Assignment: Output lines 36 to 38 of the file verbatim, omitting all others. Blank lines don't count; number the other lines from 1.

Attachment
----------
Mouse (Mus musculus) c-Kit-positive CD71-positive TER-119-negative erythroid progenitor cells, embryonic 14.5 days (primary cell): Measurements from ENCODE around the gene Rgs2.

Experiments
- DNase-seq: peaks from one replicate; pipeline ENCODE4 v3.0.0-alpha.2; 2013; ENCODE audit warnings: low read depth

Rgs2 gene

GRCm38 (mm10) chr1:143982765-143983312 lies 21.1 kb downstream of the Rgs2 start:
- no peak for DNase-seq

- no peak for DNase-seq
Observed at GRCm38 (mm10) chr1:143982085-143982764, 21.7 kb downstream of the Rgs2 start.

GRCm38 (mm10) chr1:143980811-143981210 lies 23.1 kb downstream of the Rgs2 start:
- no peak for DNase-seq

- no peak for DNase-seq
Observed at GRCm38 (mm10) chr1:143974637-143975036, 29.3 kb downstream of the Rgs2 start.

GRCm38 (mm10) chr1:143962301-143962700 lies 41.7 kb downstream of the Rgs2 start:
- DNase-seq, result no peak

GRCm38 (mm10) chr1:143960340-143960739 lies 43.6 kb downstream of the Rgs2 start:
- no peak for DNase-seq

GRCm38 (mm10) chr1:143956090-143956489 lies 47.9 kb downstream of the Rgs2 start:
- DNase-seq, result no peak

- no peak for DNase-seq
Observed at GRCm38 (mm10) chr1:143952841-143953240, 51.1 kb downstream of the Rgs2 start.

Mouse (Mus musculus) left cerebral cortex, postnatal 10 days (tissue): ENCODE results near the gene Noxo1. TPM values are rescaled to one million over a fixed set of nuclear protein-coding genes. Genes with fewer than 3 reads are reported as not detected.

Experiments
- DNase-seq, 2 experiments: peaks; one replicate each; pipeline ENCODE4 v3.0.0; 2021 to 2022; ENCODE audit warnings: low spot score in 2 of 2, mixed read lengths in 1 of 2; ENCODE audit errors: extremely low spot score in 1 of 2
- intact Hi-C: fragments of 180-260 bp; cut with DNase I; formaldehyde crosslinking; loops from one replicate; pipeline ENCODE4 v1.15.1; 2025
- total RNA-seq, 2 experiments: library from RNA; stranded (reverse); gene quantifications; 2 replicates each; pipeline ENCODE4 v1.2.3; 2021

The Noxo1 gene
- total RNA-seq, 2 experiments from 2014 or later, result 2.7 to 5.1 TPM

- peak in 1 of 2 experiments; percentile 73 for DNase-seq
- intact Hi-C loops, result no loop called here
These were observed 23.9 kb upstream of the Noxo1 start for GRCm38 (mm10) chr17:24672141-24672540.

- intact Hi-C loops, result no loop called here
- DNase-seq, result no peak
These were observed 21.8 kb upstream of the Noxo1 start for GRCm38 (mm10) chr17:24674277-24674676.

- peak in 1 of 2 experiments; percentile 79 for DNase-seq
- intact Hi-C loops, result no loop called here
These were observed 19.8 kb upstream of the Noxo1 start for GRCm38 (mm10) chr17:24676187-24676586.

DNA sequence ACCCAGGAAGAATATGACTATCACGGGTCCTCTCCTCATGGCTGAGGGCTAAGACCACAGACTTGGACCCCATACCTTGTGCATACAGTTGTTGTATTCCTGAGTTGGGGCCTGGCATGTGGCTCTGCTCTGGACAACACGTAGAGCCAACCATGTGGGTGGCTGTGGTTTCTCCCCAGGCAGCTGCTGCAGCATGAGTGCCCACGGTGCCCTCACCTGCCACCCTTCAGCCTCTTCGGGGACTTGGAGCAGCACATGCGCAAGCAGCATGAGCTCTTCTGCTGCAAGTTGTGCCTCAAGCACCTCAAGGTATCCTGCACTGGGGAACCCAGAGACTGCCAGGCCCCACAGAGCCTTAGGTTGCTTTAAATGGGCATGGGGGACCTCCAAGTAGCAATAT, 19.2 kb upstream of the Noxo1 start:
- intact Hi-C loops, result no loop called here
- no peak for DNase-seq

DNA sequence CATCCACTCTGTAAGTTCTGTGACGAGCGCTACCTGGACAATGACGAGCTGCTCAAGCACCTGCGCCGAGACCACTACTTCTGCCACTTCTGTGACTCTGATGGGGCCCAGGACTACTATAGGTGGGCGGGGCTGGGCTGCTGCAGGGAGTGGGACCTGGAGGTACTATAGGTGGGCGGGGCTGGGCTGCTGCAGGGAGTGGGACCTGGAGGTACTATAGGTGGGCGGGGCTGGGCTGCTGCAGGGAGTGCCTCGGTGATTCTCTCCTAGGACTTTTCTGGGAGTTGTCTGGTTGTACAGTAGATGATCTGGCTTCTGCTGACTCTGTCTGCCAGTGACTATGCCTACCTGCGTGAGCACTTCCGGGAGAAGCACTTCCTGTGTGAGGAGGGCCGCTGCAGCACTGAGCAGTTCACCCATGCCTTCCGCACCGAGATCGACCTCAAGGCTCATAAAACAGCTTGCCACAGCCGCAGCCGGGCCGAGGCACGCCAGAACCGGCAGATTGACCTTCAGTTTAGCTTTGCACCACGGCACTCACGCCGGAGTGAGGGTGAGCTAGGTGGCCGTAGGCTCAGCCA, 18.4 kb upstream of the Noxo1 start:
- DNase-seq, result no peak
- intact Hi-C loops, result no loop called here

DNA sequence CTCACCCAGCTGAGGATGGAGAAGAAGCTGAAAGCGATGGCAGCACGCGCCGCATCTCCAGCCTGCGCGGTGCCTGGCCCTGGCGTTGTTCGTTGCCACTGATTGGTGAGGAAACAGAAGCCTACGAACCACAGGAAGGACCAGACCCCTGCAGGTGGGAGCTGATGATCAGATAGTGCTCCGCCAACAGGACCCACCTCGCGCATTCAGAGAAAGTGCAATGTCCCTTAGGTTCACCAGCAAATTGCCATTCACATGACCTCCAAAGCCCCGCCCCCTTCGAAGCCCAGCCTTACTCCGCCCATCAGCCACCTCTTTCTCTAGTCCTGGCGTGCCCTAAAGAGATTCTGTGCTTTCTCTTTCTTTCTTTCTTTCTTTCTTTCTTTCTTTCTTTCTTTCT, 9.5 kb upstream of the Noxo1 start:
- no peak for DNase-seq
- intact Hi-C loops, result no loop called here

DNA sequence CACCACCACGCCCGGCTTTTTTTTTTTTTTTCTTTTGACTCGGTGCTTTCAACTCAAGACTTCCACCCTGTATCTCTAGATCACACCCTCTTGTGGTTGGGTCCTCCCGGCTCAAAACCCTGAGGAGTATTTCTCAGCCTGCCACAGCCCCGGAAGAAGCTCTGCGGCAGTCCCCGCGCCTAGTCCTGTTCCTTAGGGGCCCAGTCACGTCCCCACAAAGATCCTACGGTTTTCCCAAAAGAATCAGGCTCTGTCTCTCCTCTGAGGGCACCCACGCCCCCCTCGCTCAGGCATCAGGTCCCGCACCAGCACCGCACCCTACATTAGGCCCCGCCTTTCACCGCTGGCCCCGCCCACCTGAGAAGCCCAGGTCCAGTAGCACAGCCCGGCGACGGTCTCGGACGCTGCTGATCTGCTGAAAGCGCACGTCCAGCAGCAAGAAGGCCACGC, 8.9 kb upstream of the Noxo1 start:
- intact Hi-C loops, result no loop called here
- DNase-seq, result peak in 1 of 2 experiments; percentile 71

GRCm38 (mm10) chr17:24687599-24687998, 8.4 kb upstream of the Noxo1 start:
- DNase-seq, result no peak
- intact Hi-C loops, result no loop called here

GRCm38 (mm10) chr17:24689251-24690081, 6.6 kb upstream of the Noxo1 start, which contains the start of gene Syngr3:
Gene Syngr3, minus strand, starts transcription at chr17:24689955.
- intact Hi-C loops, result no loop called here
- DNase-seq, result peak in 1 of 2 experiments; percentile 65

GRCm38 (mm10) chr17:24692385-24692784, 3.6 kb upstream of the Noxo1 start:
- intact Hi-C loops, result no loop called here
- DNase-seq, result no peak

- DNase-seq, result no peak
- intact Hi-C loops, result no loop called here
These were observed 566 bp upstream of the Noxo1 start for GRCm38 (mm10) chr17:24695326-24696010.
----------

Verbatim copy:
These were observed 19.8 kb upstream of the Noxo1 start for GRCm38 (mm10) chr17:24676187-24676586.

DNA sequence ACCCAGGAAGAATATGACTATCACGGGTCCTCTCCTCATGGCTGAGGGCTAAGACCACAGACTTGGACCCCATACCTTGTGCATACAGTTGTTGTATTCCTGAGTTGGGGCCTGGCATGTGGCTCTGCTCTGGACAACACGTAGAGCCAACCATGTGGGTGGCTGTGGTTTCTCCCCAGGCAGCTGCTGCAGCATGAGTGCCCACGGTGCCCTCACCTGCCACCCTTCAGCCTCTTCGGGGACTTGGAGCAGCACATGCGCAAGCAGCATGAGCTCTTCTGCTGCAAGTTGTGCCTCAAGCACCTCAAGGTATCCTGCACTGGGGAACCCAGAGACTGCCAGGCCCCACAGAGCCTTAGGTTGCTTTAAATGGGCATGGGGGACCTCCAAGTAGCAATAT, 19.2 kb upstream of the Noxo1 start:
- intact Hi-C loops, result no loop called here